What is Functional Medicine?
The dictionary definition of functional medicine is “individualized medical care that recognizes the interactions between genetic and environmental factors and between the body’s interconnected systems.” Functional medicine promotes a holistic approach to interdependent systems in the body to promote a dynamic balance for good health.
The practitioner of functional medicine will look at the body like you might observe a houseplant that is wilting. First you would consider the plant itself – does it need water? Secondly, you look at the plant’s environment – is it getting too much sun? Is it in front of a heater vent? Are insects attacking the plant? Do I need to add nutrients to the soil? When a functional medicine practitioner meets with a patient for the first time, they ask similar questions – What is missing that the body needs in order to be healthy? What is interfering with the body to keep it from healing itself?
Finally, functional medicine uses lifestyle and natural remedies/supplements to restore the natural functioning of the body and its systems. It is not about just treating your symptom, like today’s conventional medications, but about improving your health to eradicate the underlying cause of the symptom.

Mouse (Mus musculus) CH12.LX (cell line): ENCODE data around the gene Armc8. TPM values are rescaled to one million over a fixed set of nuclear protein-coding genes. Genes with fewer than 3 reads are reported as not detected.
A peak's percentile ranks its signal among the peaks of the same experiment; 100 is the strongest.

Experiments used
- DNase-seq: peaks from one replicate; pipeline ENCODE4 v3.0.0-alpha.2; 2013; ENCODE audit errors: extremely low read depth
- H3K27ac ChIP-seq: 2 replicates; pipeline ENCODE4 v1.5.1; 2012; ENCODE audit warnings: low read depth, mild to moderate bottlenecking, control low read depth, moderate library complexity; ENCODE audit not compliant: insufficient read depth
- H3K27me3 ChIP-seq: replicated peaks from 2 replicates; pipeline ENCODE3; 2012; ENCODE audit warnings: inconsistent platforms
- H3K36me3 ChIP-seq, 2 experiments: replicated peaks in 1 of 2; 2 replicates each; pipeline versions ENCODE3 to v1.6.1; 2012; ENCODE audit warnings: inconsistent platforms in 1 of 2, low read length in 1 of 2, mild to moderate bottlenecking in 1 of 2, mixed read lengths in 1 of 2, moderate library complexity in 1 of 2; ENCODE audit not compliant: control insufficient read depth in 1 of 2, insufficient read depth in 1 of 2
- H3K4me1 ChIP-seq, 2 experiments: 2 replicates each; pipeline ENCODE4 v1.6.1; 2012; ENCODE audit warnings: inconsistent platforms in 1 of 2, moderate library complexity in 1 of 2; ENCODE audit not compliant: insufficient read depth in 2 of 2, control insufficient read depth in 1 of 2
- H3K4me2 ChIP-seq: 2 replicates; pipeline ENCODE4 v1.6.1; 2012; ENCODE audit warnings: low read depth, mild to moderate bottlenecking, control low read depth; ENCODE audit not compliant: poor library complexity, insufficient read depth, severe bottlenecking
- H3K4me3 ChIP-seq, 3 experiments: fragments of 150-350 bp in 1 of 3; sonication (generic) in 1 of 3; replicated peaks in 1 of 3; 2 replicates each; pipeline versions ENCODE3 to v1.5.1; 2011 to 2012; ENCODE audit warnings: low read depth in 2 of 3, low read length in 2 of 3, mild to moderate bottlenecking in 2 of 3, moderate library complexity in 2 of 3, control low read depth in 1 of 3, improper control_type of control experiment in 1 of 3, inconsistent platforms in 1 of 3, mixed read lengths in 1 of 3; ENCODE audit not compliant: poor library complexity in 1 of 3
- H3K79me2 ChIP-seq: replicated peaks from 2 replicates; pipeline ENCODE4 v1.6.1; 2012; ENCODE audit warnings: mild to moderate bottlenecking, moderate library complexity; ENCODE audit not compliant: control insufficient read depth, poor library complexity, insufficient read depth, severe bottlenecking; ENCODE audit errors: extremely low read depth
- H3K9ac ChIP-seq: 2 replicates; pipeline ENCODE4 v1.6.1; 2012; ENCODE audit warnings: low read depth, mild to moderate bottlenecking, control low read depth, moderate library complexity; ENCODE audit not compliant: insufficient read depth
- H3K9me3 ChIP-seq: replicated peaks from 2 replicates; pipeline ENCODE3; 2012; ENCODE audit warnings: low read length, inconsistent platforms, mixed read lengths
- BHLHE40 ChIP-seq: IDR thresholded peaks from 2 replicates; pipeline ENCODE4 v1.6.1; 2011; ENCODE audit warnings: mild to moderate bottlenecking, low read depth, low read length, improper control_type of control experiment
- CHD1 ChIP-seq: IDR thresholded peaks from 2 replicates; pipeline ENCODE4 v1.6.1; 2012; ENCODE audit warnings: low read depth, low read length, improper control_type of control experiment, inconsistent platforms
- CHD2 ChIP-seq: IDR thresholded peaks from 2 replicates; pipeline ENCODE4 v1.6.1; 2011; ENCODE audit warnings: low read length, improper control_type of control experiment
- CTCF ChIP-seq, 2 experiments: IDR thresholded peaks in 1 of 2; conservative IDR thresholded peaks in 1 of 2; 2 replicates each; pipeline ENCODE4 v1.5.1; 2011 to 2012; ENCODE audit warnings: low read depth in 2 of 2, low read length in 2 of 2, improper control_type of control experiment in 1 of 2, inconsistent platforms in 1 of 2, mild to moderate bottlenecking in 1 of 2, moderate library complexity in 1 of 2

“The doctor of the future will give no medicine, but interest his patients in the care of the human frame, in diet, and in the cause and prevention of disease.”
– Thomas Edison
Ultimately, functional medicine is about listening. It’s about listening to the patient, to the vital signs of the patient’s body and individual organs, as shown by methods such as blood tests, saliva tests, scans of the body such as an endocardiograph or thermography. Functional medicine tends to rely on natural methodologies, which are now considered to be “alternative”. Of course, natural medicine has been in place for centuries, but in the last one hundred years, has become “alternative”, while the pharmaceutical approach health is considered mainstream today.